Pakistani army chief vows to defend ‘motherland’ on Kashmir visit

Recently appointed Asim Munir says India won’t be able to achieve its ‘nefarious designs’ as he visits the de facto border that cuts region into two.

New Pakistan army chief Asim Munir
Lieutenant General Asim Munir visited Kashmir and the Line of Control with India on December 3, 2022, days after he took charge of Pakistan's powerful military. [File: WK Yousufzai/Reuters]

Pakistan’s newly appointed army chief has said the military is ready to defend the country if attacked as he visited the Line of Control (LoC), which divides the disputed Kashmir region.

“Let me make it categorically clear, Pakistan’s armed forces are ever ready, not only to defend every inch of our motherland, but to take the fight back to the enemy if ever war is imposed on us,” Lieutenant General Asim Munir said on Saturday, according to a statement released by the military’s media wing.

“Indian state will never be able to achieve her nefarious designs,” he said.

India’s foreign ministry did not immediately respond to a request for comment.

Munir made the visit days after he took charge of Pakistan’s powerful military.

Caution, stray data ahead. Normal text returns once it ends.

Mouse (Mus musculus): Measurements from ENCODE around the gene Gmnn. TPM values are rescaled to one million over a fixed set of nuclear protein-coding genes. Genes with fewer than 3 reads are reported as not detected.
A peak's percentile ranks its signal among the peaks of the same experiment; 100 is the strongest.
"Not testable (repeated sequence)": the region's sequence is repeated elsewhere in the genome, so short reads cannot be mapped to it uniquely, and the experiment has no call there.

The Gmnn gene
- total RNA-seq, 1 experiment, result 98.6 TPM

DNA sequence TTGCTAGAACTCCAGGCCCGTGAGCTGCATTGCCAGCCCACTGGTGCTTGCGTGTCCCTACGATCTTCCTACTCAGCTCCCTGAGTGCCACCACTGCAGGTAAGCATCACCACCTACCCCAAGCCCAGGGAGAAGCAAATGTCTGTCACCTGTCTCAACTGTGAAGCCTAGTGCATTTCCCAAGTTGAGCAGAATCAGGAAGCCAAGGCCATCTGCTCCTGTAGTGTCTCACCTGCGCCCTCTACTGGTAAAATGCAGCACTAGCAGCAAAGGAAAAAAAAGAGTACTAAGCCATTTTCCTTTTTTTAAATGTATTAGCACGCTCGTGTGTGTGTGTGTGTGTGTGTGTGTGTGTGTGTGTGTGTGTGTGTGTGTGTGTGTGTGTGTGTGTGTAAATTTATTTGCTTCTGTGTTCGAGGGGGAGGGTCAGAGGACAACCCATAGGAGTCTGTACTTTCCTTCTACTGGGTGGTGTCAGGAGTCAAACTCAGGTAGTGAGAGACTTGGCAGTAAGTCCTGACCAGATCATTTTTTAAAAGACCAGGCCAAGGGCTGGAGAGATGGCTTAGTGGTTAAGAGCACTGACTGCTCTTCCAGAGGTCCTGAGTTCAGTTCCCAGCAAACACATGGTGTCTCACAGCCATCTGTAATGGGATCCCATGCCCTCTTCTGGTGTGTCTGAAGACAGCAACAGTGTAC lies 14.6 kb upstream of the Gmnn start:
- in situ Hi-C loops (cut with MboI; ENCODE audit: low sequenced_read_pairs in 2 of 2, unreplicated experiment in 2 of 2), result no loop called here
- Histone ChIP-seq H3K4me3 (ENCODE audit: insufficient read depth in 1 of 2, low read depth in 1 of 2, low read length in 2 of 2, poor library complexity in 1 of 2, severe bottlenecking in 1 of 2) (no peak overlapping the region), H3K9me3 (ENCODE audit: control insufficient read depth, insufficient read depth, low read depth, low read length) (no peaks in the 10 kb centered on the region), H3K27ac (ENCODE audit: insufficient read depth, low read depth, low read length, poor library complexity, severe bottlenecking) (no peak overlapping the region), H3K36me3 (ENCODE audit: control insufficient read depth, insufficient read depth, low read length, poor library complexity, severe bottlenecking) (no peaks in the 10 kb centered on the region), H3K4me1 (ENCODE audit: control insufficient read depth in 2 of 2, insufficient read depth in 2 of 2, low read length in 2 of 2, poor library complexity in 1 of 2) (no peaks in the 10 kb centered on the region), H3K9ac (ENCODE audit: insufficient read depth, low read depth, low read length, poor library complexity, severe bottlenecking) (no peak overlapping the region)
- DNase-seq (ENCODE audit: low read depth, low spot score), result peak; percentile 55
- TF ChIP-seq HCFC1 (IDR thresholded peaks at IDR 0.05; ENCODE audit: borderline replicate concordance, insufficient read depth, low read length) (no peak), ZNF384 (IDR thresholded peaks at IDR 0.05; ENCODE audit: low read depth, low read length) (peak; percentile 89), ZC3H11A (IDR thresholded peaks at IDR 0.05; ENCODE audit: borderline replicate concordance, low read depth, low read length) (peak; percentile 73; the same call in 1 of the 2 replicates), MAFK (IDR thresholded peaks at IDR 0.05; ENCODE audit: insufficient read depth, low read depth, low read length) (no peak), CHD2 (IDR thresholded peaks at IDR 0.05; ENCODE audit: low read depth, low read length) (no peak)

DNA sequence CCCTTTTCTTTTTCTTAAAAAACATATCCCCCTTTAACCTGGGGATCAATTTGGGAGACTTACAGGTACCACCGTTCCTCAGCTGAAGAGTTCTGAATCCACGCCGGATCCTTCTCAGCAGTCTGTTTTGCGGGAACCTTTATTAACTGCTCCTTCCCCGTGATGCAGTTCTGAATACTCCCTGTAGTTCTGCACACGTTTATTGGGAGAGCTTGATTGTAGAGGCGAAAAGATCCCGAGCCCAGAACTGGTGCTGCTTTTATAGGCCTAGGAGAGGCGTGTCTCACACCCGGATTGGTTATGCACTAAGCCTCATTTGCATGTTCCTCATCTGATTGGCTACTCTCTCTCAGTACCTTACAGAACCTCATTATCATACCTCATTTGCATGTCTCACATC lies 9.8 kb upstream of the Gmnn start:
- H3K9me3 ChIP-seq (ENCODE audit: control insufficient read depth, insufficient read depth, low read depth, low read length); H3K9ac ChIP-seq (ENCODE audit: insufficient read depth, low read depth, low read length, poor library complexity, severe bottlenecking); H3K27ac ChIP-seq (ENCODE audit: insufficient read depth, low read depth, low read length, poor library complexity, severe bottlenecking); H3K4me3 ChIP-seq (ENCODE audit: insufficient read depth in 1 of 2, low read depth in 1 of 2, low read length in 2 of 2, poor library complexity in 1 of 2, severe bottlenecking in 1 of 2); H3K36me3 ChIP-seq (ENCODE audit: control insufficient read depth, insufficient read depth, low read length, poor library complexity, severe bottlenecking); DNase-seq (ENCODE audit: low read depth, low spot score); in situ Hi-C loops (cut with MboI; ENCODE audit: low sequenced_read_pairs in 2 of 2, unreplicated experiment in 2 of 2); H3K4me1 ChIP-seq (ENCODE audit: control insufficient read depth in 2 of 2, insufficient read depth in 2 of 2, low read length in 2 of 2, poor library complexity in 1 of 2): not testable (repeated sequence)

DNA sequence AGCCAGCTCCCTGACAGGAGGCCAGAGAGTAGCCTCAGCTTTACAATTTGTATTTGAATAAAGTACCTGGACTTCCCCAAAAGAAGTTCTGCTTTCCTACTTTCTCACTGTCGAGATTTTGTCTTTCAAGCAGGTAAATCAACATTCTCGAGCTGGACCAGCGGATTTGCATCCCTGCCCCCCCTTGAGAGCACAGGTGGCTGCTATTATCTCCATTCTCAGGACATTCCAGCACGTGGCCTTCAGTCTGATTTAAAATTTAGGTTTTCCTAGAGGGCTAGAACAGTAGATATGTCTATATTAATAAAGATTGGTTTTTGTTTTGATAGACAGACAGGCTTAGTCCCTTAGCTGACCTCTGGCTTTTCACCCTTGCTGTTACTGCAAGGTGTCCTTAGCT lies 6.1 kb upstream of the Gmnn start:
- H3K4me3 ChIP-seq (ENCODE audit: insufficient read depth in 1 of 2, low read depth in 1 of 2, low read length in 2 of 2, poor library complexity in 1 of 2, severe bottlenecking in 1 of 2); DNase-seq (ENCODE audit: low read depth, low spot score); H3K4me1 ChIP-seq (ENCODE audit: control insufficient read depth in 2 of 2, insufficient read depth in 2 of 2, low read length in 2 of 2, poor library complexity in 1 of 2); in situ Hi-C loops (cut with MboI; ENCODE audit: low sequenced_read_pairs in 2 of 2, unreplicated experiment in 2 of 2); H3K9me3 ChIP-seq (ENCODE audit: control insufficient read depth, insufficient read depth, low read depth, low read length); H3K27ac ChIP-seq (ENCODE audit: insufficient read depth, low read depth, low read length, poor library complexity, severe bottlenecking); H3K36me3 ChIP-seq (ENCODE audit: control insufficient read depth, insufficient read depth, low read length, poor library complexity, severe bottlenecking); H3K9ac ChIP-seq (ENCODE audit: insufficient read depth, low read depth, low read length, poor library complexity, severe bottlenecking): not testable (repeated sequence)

India’s Defence Minister Rajnath Singh said in late October that New Delhi was ready to reach Gilgit-Baltistan, a semi-autonomous region in Pakistan. India says Gilgit-Baltistan is part of Kashmir and is illegally occupied by Pakistan.

Islamabad called Singh’s statement “ridiculous” and said it represents New Delhi’s expansionist mindset and hostility towards its neighbour.

Both South Asian nuclear powers claim all of Kashmir but govern only parts of it. They have fought two of their three wars over the Himalayan region.

Both sides often accuse each other of breaching a 2003 ceasefire by shelling and firing across the Line of Control, a 740km (460-mile) de facto border that cuts Kashmir into two. Since early 2021, the LoC has been mostly quiet after the renewal of the ceasefire.

Pakistan’s generals retain a strong influence over security matters and foreign affairs, according to analysts.

“The sharp rhetoric on India was predictable as the new chief would want to set a strong tone,” Michael Kugelman, a South Asia specialist tweeted.

But he said it was “still notable, given that public messaging on India was fairly subdued during the final period of Bajwa’s time as Army chief,” a reference to General Qamar Javed Bajwa, who retired last week.

Source: Al Jazeera and news agencies